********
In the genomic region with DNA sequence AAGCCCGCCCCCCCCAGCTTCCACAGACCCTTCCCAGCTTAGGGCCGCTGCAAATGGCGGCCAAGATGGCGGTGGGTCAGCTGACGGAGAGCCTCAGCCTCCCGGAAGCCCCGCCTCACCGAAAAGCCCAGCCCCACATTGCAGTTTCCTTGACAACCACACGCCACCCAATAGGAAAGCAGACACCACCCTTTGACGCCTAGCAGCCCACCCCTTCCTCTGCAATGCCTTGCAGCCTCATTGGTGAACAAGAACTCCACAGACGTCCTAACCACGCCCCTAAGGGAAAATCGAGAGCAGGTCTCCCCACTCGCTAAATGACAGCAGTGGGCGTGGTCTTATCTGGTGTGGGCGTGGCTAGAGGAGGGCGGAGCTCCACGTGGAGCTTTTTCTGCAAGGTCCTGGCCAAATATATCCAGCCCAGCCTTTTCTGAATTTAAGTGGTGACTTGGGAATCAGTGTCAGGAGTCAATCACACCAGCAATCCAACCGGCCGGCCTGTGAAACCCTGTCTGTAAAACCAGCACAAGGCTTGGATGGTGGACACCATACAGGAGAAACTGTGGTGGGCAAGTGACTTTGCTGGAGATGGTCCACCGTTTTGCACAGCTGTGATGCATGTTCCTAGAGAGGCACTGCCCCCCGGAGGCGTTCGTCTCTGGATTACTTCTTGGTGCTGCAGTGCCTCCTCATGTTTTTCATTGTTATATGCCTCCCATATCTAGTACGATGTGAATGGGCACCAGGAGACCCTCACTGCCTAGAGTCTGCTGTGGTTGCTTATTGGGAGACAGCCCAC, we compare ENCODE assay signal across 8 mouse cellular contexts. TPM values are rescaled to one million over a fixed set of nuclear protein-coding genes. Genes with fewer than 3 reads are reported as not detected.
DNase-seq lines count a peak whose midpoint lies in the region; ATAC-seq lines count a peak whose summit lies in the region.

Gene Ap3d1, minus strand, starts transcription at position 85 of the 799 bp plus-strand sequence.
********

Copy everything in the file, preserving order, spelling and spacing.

In the genomic region with DNA sequence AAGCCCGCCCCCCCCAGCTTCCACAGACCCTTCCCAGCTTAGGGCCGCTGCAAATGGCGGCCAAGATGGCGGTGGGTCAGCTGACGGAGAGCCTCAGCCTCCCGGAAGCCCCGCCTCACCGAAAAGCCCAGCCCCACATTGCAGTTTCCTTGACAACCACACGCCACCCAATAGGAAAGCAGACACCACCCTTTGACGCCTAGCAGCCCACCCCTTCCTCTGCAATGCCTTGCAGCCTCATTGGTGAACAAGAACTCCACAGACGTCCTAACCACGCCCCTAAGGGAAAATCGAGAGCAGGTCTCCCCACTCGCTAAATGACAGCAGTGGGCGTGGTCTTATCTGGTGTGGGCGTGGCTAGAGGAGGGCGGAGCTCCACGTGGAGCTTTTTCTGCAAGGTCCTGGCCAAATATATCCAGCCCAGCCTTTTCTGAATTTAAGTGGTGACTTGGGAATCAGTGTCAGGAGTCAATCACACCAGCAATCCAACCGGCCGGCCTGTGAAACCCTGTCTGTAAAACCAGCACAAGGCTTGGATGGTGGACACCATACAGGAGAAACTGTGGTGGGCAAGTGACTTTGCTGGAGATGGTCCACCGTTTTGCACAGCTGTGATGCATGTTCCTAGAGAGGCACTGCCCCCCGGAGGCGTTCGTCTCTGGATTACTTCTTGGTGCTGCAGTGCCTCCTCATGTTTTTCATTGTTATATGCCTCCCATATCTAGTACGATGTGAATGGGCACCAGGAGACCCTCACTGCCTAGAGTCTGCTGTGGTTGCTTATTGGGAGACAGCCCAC, we compare ENCODE assay signal across 8 mouse cellular contexts. TPM values are rescaled to one million over a fixed set of nuclear protein-coding genes. Genes with fewer than 3 reads are reported as not detected.
DNase-seq lines count a peak whose midpoint lies in the region; ATAC-seq lines count a peak whose summit lies in the region.

Gene Ap3d1, minus strand, starts transcription at position 85 of the 799 bp plus-strand sequence.